Best practices in software engineering

Appendix: Generating documentation web pages

Providing documentation for your functions inside the Python Console is a useful thing to do but it's expected of most publicly published projects to also have a web-browsable version as well. There is a tool for Python called Sphinx which does exactly that.

Make sure Sphinx is installed. Test in the Terminal that sphinx-build exists by running it and checking that it returns the message:

sphinx-build: error: the following arguments are required: sourcedir, outputdir, filenames

If it is not installed then either:

  • install it into the base environment through Anaconda Navigator
  • or create a new environment, install both jupyterlab and sphinx and then restart JupyterLab in that environment.

Open up the terminal and make sure that you are in the correct directory. You can check this by running ls if you are on Linux or MacOS or dir if you are running Windows. You should see listed in the output.

We are now going to create a set of Sphinx configuration files. Sphinx provides a tool called sphinx-quickstart for this purpose which will ask you a few questions and create all the files it needs. In the Terminal, type:


and answer the questions it asks in the following way:

  • n to Separate source and build directories
  • Set the project name to Arrays
  • Enter your name as the Author name
  • Just press enter for Project release
  • Just press enter for Project language

After that it should return you to the Terminal prompt.

Now that we have the configuration for Sphinx set up, run make html which will go ahead and generate the documentation and create some HTML files on your computer. To find out where they went, run the following in the Python Console:

import os

That will print out something like file:///home/matt/bestpractices/_build/html/index.html. Copy and paste that into the URL bar in your web browser and it should bring up the documentation. It should look like:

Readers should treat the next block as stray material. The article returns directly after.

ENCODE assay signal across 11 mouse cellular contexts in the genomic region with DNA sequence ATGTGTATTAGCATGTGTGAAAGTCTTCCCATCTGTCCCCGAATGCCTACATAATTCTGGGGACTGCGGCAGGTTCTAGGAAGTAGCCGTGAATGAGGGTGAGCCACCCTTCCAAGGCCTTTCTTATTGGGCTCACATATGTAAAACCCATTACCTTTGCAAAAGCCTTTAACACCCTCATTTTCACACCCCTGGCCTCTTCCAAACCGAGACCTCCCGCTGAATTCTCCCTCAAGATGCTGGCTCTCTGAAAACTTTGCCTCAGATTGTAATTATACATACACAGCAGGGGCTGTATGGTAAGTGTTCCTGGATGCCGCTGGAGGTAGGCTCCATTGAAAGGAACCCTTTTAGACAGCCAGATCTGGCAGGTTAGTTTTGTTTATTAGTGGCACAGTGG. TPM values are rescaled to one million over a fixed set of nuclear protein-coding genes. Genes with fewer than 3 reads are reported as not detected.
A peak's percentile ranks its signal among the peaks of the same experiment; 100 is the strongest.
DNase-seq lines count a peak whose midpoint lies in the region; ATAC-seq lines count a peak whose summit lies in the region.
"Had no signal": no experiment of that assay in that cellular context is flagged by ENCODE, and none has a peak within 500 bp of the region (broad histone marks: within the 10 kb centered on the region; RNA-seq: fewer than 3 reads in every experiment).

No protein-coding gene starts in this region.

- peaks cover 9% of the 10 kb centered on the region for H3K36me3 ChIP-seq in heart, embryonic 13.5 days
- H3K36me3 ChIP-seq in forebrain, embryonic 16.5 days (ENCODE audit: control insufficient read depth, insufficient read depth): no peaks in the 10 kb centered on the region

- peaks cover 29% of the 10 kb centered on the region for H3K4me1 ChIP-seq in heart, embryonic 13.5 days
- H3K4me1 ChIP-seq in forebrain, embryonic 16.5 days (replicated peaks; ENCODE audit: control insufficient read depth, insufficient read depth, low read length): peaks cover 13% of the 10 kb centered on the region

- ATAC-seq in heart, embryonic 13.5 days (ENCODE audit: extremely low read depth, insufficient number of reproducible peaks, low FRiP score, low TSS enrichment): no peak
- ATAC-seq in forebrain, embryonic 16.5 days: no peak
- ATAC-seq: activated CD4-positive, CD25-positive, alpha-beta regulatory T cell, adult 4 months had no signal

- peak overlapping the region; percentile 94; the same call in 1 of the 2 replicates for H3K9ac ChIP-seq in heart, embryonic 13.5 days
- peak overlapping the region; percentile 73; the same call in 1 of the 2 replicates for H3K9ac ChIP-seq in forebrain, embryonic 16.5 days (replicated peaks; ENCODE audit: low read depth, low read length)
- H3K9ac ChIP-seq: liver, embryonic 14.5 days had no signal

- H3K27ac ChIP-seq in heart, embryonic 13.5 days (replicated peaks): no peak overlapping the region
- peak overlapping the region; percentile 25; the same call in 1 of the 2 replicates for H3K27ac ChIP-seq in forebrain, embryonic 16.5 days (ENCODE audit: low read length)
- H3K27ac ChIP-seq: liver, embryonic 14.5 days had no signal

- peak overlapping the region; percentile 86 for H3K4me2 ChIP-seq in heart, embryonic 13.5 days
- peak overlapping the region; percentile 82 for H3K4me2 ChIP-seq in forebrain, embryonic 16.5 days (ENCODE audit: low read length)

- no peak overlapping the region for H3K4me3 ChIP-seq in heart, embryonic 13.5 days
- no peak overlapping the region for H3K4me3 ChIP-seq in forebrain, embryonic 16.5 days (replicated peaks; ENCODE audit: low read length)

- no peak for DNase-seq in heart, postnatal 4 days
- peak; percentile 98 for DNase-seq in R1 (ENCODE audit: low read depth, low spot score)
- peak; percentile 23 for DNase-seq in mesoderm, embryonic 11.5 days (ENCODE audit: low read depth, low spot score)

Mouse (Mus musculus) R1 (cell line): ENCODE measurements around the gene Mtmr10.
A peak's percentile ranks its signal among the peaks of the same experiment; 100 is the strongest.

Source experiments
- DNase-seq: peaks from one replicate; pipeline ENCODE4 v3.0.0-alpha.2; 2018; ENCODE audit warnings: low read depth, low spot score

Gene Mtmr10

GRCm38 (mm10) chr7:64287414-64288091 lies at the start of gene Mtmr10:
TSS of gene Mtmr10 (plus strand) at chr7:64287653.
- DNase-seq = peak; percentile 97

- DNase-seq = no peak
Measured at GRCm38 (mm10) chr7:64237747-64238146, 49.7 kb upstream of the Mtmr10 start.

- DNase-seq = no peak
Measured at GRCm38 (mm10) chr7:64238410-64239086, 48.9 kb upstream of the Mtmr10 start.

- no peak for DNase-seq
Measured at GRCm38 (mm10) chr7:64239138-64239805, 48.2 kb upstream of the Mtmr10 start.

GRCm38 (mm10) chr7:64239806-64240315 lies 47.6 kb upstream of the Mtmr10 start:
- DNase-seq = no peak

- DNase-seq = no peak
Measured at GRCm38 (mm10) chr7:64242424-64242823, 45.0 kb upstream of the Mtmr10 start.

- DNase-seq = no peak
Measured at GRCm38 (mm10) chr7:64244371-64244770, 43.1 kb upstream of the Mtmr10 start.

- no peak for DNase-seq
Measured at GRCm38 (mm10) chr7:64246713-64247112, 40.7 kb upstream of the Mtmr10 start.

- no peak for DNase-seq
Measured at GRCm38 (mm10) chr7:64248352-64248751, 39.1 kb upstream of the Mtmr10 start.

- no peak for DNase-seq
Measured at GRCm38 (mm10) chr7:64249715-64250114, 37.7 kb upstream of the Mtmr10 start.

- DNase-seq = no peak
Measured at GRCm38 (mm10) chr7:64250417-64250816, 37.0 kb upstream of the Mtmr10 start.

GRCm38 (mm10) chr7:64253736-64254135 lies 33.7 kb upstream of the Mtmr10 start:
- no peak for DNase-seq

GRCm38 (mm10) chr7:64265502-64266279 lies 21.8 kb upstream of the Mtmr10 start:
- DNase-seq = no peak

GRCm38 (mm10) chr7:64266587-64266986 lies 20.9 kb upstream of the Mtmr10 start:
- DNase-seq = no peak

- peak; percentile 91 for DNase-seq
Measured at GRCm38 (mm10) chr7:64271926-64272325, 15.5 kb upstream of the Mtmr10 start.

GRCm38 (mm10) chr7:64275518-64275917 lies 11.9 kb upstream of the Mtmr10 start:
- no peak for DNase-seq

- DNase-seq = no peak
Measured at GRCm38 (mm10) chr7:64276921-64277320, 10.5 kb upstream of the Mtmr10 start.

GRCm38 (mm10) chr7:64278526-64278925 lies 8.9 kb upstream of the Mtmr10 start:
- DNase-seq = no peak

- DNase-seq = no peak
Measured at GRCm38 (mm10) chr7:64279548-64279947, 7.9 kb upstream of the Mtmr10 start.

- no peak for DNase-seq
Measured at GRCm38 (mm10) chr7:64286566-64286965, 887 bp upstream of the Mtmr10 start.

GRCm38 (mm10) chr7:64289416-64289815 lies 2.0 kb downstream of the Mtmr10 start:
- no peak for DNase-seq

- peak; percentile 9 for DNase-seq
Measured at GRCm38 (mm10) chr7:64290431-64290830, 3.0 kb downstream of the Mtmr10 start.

Arrays documentation


Add some text (it doesn't matter too much what you write) between the toctree block and Indices and tables in index.rst. Make sure that it is not indented at all. Regenerate the documentation pages with make html and refresh your web browser. You should see the text appear. answer

Adding our documentation to Sphinx

In order for our function and module documentation to show up in the HTML pages we need to make a few tweaks to the Sphinx configuration.

First we need to enable the autodoc extension so that Sphinx can create documentation pages from Python source code and the napoleon extension so that it understands the Google-style docstrings. Open (it's a normal Python file) and find the extensions variable. It will be defined to be an empty list. Edit it so that it reads:

extensions = [

The other change we need to make in is is to allow Sphinx to import our arrays module. To allow this it needs to have the current directory in its search path. Find on lines 13, 14, and 15 the lines that read:

# import os
# import sys
# sys.path.insert(0, os.path.abspath('.'))

and uncomment them so that they look like:

import os
import sys
sys.path.insert(0, os.path.abspath('.'))

This is all the configuration changes we need to make. We're now ready to tell Sphinx about our module. To do this we will put some special code in a file called arrays.rst whcih Sphinx will interpret to find our source code and documentation.

Create a new files called arrays.rst and put the following:

arrays module

.. automodule:: arrays

Then edit the toctree directive in index.rst to look like:

.. toctree::
   :maxdepth: 2
   :caption: Contents:


being careful to check that the indentation is correct and lines up.

Run make html once more and refresh the documentation HTML page. On the main page, click "arrays module". This will take you to the page with the documentation. It should look like:

Arrays documentation

You'll see here that the module docstring is shown at the top, followed by the documentation for the function. It's formatted the parameters and return types nicely and has even highlighted the example as Python code.

Sphinx is by far the most commonly used documentation tool for Python projects. It's even used by the official Python documentation. If you have your Python project hosted at a publicly visible Git hosting site like GitHub, GitLab or Bitbucket, there is a free service called Read The Docs which can build and host your pages for you.

When using Git or any other version control software, you should make sure you check in your documentation sources alongside your code. For Sphinx, make sure you add, any rst files you create manually and the "make" files. Do not commit to Git any HTML output from running Sphinx.